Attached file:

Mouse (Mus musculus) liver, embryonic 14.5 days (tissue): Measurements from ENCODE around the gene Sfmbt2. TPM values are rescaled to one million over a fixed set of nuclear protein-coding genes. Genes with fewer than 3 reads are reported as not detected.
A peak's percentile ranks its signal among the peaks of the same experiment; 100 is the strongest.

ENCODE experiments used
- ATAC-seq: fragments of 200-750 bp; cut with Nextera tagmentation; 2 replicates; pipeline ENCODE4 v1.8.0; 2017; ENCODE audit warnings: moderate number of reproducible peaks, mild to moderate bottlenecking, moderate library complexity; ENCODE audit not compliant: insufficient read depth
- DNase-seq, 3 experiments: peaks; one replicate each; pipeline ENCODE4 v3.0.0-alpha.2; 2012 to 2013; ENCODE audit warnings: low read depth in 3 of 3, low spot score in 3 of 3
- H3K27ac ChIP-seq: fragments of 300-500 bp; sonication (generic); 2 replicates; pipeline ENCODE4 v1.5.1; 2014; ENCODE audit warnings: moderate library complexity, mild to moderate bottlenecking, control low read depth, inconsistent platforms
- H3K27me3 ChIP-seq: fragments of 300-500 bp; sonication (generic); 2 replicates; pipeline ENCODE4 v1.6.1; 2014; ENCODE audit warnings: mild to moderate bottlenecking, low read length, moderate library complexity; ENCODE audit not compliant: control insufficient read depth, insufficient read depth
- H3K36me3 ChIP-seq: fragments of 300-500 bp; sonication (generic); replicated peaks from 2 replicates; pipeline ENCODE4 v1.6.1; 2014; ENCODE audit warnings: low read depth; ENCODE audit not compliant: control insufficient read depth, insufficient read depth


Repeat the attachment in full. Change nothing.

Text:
Mouse (Mus musculus) liver, embryonic 14.5 days (tissue): Measurements from ENCODE around the gene Sfmbt2. TPM values are rescaled to one million over a fixed set of nuclear protein-coding genes. Genes with fewer than 3 reads are reported as not detected.
A peak's percentile ranks its signal among the peaks of the same experiment; 100 is the strongest.

ENCODE experiments used
- ATAC-seq: fragments of 200-750 bp; cut with Nextera tagmentation; 2 replicates; pipeline ENCODE4 v1.8.0; 2017; ENCODE audit warnings: moderate number of reproducible peaks, mild to moderate bottlenecking, moderate library complexity; ENCODE audit not compliant: insufficient read depth
- DNase-seq, 3 experiments: peaks; one replicate each; pipeline ENCODE4 v3.0.0-alpha.2; 2012 to 2013; ENCODE audit warnings: low read depth in 3 of 3, low spot score in 3 of 3
- H3K27ac ChIP-seq: fragments of 300-500 bp; sonication (generic); 2 replicates; pipeline ENCODE4 v1.5.1; 2014; ENCODE audit warnings: moderate library complexity, mild to moderate bottlenecking, control low read depth, inconsistent platforms
- H3K27me3 ChIP-seq: fragments of 300-500 bp; sonication (generic); 2 replicates; pipeline ENCODE4 v1.6.1; 2014; ENCODE audit warnings: mild to moderate bottlenecking, low read length, moderate library complexity; ENCODE audit not compliant: control insufficient read depth, insufficient read depth
- H3K36me3 ChIP-seq: fragments of 300-500 bp; sonication (generic); replicated peaks from 2 replicates; pipeline ENCODE4 v1.6.1; 2014; ENCODE audit warnings: low read depth; ENCODE audit not compliant: control insufficient read depth, insufficient read depth